d) For the transformation of 2-methylpent-4-en-1-ol to 2-methylpent-4-enal any of the procedures in the previous section can be used, since in no case will the double bond be affected, inasmuch as there is no protic acid in any of the reagents described.


Solution 12:

(a) The starting product of the exercise is a primary alcohol. With PCC the corresponding aldehyde with the same carbon skeleton will be obtained. Under the reaction conditions the double bond is not affected.


b) Lithium aluminum hydride is a reductant which does not affect the double bond. Because of its strongly basic character it can generate the corresponding alkoxide. If the reaction is treated with aqueous ammonium chloride, as a weak acid, it neutralizes the basicity of the medium, so that no reaction will be observed.

c) The reaction of an alcohol with thionyl chloride in pyridine produces the substitution of the hydroxyl group by a chlorine atom. The reaction proceeds by an SN2 mechanism. Being a substrate where the -OH group is in a primary position, from the stereochemical point of view, no consequence is observed due to the inversion at the carbon attached to the -OH group.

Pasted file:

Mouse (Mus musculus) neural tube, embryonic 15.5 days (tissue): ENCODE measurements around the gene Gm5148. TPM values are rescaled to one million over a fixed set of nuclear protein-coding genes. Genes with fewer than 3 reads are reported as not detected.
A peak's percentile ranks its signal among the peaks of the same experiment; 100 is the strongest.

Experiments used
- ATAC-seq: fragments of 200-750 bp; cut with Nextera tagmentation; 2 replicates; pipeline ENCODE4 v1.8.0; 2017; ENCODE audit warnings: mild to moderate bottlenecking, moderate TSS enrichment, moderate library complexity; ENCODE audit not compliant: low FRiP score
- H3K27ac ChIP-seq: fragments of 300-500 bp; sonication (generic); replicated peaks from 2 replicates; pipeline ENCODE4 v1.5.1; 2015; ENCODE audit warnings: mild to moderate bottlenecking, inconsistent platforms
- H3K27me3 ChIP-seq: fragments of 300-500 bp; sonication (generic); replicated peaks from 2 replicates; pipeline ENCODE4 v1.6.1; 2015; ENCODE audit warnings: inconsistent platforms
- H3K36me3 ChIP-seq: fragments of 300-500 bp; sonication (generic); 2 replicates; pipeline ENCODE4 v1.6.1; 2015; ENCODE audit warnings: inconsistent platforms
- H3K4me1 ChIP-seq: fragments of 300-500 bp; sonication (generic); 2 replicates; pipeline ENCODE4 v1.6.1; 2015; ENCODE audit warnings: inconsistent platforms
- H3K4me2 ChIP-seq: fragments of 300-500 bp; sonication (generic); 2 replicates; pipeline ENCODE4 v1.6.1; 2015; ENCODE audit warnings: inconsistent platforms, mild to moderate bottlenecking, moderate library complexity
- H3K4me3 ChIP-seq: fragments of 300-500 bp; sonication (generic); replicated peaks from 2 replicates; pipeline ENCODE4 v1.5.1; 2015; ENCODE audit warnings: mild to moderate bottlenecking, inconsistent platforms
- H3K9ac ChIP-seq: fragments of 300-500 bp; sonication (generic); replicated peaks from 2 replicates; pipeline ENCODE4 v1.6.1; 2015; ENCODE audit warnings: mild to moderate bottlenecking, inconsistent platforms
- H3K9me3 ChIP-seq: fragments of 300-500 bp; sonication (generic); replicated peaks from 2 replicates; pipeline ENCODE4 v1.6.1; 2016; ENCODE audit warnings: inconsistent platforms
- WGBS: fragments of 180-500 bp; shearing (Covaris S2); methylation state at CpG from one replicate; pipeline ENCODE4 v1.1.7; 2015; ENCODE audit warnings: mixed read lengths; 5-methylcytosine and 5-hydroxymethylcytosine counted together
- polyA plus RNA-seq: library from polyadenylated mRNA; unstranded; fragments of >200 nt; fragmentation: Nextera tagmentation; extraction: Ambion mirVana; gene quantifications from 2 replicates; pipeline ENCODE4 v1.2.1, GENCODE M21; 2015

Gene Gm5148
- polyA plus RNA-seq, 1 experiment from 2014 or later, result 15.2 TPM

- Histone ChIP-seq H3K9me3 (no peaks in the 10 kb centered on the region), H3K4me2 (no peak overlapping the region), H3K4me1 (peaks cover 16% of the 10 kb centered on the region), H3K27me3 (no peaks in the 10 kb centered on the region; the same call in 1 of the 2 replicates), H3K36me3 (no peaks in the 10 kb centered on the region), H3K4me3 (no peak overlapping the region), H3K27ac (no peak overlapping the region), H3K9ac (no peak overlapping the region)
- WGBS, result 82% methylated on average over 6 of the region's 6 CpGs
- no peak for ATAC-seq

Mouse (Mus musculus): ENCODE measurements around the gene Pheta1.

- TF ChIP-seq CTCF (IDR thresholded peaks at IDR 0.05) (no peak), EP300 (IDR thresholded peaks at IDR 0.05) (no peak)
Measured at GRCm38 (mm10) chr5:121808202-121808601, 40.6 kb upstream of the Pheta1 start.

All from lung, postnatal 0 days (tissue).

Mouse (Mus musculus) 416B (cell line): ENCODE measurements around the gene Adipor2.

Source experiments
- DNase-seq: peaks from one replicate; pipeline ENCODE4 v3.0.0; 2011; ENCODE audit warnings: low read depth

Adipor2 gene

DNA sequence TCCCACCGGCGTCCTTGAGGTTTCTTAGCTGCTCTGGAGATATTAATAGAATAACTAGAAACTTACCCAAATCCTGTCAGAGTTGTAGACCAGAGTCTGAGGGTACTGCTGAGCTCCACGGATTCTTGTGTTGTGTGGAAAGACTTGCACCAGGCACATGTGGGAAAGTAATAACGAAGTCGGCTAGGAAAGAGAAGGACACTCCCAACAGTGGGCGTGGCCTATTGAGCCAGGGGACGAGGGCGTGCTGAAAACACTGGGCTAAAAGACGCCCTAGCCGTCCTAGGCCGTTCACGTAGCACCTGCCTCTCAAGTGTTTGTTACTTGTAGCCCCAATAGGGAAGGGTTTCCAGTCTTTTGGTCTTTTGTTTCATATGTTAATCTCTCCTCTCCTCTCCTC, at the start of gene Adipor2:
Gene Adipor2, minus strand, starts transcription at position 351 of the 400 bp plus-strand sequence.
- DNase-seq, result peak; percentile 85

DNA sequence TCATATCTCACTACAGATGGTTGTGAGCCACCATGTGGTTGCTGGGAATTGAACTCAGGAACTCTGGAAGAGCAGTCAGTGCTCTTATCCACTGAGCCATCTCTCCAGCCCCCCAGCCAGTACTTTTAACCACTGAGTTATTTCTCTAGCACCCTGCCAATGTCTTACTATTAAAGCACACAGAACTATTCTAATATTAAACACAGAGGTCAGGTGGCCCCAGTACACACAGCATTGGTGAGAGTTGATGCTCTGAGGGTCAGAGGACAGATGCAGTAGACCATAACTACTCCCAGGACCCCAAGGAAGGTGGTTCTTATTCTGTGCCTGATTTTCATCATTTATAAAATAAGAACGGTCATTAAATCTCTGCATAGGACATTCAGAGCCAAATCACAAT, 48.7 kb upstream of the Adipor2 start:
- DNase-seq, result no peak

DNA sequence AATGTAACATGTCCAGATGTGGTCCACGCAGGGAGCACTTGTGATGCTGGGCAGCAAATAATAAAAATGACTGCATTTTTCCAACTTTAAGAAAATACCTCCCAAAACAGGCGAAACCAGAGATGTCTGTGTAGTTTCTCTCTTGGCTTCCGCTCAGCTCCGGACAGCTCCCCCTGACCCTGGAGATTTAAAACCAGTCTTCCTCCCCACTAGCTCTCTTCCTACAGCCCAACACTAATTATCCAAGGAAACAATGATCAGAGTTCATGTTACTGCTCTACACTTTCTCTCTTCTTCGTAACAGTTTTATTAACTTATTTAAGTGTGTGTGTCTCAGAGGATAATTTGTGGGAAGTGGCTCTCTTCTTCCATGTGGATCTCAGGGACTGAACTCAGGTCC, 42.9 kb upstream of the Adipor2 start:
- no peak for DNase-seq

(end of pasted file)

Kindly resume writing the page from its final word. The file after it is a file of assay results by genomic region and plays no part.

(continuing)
d) Jones’ reagent is an oxidant capable of oxidizing primary alcohols to carboxylic acids and secondary alcohols to ketones. However, in this case the reagent is incompatible with the starting compound, since the acidic medium affects the double bond.e) The reaction described is an esterification reaction, using benzoyl chloride as an acylating agent. The result is a benzoate. The presence of a base is required for the reaction to occur.


f) The Appel reaction involves the substitution of a hydroxyl group for a bromine atom using triphenylphosphine and tetrabromine (Br4C). The reaction conditions are very mild, and usually show very good yields.


It is known that hydroxyl groups are very bad leaving groups in SN2-type reactions, so they cannot be substituted by a nucleophile directly. It is necessary to form a derivative, usually sulfonates, to perform the substitution. In this case, the nucleophile (X-) is generated in situ, at the same time as the triphenylphosphine associates with the -OH group to convert it into a good leaving group. Triphenylphosphine oxide is produced as a byproduct of the reaction.